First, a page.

I have been aware for sometime that my promise to air my views on the undertaking that is Wendy Ann 2 has, for many become a long forgotten memory. In fact, I made that promise way back in April ’06 (even I had to look it up!) I think now that too much has happened to dredge the details back up and what would be the point? Don’t look back they say, don’t regret. Well I don’t, but there are a few things I would have done differently that’s for sure, hindsight is always 20/20 isn’t it? Reading back over the archives I was surprised to find I am already able to see the funny side of some really trying times, maybe it’s just Seb’s writing. I was also made acutely aware of just how much we have changed both in terms of what we do but also how we work together. Looking back on the entries from the start I can still remember the first time I spotted Wendy Ann- on an idle internet search and not believing what I was seeing. She seemed too good to be true, Oh how I wish this pessimism had lasted! Because as you know if you have read this blog from the outset, she was. I remember driving down to Plymouth in the snow on pitch-black roads to stay in a deserted Travelodge, where we sat in the bath together dreaming of what we would find the next day when we were due to view the boat. We were so full of optimism and excitement.
I still love the boat as much if not more than that first day we saw her and she feels more like home every time I visit. I certainly have dispelled the weird feeling I experienced after the sale was completed- we were sat in the bridge drinking cheap Cava and I thought ‘I will never get to know all of this boat, she is someone else’s, she’s too big’. Strangely the idea that she was too big never reached into my rational mind and certainly never evolved as far as comprehending what we had taken on.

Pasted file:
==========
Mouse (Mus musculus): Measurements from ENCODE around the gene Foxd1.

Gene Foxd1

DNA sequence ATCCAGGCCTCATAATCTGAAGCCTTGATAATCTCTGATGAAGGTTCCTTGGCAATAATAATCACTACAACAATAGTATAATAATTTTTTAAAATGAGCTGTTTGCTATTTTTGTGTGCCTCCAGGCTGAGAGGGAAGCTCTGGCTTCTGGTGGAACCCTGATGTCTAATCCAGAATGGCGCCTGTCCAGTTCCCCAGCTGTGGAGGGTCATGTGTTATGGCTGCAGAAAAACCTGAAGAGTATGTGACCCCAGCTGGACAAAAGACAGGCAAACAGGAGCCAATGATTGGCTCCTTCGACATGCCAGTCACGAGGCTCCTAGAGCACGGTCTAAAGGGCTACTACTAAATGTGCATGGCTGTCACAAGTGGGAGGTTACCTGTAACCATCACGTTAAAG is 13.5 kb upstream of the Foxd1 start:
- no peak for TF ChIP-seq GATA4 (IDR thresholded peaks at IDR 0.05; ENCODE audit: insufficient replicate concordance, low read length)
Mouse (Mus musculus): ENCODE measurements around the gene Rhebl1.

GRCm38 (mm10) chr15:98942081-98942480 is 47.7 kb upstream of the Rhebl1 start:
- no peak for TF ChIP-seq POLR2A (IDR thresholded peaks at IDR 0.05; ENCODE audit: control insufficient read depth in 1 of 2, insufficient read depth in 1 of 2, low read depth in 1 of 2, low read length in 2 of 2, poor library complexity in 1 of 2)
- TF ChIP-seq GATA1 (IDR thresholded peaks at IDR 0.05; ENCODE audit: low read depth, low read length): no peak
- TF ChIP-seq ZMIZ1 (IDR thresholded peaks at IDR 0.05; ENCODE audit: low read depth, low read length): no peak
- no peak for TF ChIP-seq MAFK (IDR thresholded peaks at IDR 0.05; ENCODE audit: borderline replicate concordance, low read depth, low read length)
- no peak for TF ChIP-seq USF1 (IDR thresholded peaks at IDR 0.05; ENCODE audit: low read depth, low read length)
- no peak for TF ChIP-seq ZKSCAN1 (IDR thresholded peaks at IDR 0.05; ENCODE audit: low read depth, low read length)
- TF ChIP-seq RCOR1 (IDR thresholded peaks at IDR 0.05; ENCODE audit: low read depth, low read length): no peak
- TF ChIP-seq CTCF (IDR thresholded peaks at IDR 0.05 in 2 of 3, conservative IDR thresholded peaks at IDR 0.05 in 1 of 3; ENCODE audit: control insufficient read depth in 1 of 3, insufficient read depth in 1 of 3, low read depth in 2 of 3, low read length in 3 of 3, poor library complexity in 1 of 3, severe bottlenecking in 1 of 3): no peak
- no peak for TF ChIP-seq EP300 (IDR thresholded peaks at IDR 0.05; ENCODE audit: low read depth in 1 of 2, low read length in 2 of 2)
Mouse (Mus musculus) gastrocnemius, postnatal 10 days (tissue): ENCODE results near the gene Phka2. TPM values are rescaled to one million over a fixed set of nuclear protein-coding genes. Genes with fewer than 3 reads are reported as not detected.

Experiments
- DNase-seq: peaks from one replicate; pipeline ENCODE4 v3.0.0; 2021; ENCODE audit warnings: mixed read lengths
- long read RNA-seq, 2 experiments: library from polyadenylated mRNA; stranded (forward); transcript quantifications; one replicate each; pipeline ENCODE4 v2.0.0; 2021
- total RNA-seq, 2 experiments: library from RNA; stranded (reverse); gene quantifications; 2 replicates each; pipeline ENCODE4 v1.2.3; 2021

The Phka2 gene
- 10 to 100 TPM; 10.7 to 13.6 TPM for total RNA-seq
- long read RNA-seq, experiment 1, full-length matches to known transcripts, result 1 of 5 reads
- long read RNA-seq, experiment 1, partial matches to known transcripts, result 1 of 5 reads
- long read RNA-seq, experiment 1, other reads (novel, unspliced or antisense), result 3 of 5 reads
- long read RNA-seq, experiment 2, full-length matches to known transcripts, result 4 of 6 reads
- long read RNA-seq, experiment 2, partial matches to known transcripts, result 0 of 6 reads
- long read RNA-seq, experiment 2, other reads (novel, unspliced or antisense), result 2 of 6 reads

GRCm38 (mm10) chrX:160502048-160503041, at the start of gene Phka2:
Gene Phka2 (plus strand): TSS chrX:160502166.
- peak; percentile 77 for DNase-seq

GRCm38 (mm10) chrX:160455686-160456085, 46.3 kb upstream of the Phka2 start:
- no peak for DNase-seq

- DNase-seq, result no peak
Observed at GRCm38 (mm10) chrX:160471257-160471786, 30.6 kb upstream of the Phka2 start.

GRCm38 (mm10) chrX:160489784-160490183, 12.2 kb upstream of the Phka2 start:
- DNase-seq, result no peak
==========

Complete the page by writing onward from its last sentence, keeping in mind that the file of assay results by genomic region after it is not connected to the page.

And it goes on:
New Year 2006 saw us sober, skint and very nervous of the coming year, but we were filled with a blind faith, a prevailing sense that has kept us going even through the darkest hours. We met a couple before we bought Wendy Ann that had done a similar scale project and I felt envious of the journey they had taken in converting their home, despite their assurance that they had dark times. I know now how they must of felt but I am still glad to be doing it. It continues to push me, my personal levels of endurance, tolerance and perseverance but also has demonstrated to me a depth and strength of relationship that I always hoped I had with Seb, but now I know for sure that it is all that and more. I have along the way had cause to reflect on just how lucky I am with my friends. Not only have some gone out of their way to actively help us on the boat, often dragging our morale (and at times us) up from the floor but also those who are just there for me, that understand the lack of decent contact and instead listen to the tales of woe and celebrate the triumphs. I cannot thank you guys enough, from the bottom of my heart.
Somewhere around July ’06 the bubble burst and the reality of the situation hit me, hard. Anxiety fuelled sleep deprivation, sums with zeroes that I had never dreamt of now filled my nightmares and a growing sense of OH SHIT! If someone had told me when we first started looking to buy a boat that in a few years time I would have undertaken a complete career change from fashion PR to working with horses and would spend every weekend covered in filth and wielding and angle grinder I would have laughed them out of the office (shortly after asking what an angle grinder was!) but here I was Sept ’06 and an old hand at being filthy and handling numerous power tools.